Sunday, November 8, 2009
ROBERT FRANK b NOVEMBER 9 1924
"When people look at my pictures I want them to feel the way they do when they want to read a line of a poem twice." Robert Frank
i was fortunate to see the most comprehensive retrospective of frank's work, moving out, at the time at the national gallery when i was in grad school at uva in 1994. i knew about his connections w/the beats & maybe had even seen his film on the rolling stones. mainly tho, i was drawn to the pictures.
the early ones were stunning in their sense of spontaneous composition. he'd captured "moments" perfectly, as they unfolded or revealed themselves as tableau. i don't get the sense of an "outsider" peering into some foreign culture & revealing its truths. i've always felt that frank was very much INSIDE the american experience, that it was his experience as an american w/other americans we get in the pictures.
the later "sloppy" pictures & collages show me the same thing, tho he's working from a more universal experience in them. years of personal triumphs & tragedies are accumulated in the pictures & presented in such a way that they address a larger audience w/specifically personal concerns. their simplicity undermines any convoluted solipsism.
i come back to "sick of goodbys" over & over, it's artifice resonating w/sorrow & pain & forgiveness. another time, it reveals triumph & tenaciousness. or again...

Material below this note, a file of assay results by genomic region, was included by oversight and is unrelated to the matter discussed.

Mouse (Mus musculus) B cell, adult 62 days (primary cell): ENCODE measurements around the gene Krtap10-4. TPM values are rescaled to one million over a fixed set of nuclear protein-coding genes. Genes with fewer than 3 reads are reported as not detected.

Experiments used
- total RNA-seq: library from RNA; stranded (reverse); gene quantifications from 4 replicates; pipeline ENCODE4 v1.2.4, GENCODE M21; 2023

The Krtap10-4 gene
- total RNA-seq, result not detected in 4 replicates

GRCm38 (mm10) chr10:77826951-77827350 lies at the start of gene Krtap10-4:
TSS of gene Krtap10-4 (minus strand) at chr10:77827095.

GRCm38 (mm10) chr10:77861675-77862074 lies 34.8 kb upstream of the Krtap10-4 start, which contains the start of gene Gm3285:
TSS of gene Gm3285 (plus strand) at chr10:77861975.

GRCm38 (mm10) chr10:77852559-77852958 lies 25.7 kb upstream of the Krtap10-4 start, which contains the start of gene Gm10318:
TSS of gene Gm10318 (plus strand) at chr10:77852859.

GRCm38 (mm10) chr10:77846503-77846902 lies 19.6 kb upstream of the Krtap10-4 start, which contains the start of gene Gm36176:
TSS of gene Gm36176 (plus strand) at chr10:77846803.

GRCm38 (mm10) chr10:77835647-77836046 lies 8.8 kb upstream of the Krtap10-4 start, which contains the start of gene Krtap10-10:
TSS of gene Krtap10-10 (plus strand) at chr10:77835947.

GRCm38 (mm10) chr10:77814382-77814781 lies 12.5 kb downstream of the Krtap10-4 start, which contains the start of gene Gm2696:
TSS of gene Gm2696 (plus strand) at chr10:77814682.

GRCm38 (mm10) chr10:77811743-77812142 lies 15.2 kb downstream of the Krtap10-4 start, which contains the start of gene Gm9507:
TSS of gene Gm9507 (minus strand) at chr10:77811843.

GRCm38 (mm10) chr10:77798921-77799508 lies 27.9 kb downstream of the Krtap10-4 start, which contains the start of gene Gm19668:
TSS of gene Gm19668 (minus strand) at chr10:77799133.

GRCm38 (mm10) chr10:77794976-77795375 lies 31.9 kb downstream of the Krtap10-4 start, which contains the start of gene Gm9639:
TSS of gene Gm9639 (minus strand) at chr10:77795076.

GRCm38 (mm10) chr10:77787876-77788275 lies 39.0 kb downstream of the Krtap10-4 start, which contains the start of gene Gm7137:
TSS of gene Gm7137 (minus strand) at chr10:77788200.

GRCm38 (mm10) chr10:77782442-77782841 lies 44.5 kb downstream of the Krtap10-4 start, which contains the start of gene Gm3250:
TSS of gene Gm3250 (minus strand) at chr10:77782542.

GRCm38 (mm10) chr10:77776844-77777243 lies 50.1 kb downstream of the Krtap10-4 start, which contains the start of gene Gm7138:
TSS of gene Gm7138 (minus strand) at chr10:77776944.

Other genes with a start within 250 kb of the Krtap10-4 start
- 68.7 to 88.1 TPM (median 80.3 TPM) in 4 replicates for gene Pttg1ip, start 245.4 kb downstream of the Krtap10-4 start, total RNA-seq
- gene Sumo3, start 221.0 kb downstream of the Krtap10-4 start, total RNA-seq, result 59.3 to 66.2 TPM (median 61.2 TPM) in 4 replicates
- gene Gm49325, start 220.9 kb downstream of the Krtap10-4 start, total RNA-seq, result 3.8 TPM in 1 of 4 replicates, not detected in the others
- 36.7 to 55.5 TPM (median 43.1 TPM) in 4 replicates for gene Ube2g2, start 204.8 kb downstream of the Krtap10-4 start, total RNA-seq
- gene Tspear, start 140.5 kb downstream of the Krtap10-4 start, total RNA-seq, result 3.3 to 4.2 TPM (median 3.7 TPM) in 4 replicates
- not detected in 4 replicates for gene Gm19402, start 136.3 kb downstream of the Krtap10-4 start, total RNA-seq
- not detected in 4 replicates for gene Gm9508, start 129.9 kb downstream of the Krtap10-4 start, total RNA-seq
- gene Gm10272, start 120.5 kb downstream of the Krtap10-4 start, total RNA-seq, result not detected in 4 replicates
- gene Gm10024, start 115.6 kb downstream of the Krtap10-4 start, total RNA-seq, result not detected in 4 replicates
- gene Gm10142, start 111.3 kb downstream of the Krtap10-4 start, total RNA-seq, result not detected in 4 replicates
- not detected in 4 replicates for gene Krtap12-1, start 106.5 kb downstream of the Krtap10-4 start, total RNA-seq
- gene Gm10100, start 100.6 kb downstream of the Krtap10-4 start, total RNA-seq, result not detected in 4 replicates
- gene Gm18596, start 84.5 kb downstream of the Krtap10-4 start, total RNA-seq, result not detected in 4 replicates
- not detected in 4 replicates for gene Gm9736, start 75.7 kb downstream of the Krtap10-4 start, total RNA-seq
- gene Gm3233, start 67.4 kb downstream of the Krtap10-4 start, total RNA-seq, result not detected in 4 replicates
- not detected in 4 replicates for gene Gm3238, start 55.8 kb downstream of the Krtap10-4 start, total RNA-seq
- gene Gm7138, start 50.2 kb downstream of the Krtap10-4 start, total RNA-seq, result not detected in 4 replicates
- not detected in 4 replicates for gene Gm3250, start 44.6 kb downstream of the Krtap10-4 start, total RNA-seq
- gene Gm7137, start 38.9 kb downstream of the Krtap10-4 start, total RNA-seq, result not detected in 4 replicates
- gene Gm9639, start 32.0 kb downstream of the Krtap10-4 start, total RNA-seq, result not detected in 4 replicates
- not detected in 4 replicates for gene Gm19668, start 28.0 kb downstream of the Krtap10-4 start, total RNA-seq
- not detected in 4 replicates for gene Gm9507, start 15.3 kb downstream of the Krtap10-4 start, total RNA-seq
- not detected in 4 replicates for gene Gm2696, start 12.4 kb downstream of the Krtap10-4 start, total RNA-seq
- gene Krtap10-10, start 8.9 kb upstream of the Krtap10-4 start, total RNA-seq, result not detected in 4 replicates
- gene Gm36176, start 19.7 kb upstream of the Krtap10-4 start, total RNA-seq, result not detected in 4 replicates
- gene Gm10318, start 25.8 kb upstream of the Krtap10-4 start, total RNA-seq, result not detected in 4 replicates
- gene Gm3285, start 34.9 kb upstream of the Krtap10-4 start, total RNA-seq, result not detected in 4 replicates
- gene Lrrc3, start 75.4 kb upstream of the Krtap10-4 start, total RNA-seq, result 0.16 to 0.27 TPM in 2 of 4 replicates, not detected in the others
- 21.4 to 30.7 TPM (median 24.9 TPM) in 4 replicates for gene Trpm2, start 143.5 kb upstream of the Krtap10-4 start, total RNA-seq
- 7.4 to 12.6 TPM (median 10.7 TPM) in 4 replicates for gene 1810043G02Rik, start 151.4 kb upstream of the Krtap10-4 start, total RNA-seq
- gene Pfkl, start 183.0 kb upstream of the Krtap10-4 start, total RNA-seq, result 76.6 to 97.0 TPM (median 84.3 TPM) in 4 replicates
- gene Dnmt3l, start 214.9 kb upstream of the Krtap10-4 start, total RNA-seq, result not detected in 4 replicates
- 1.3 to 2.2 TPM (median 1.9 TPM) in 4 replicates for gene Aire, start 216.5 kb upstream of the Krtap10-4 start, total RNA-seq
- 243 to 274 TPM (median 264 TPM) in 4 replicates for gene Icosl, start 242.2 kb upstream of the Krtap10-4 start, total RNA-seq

"I was looking at Robert Frank’s photograph Sick of Goodby’s in his book The Lines of My Hand. Moments before I had been listening to a Johnny Cash song called I Wish I Was Crazy Again. Then I thought of the goodbyes in the book to old friends caught once and for all and never again to be seen in life, and I was struck by the intensity of the sadness of life and its redeeming qualities as reflected in these moving photos. With Johnny Cash as well, the desire to see it all again, to go out one more time into the wild flame only to be burned up forever and never be seen again except in these farewell photos, is moving beyond description. The photos speak of an acceptance of things as they are. the inevitable death of us all and the last photo – that last unposed shot to remind us of our friends, of our loss of the times we had in a past captured only on film in black and white. Frank has been there, and seen that, and recorded it with such subtlety that we only look in awe, our own hearts beating with the memories of lost partners and songs.
To wish for the crazy times one last time and freeze it in the memory of a camera is the least a great artist can do. Robert Frank is a great democrat. We’re all in these photos. Paint dripping from a mirror like blood. I’m sick of goodbyes. And aren’t we all, but it’s nice to see it said." LOU REED
more reflections on frank.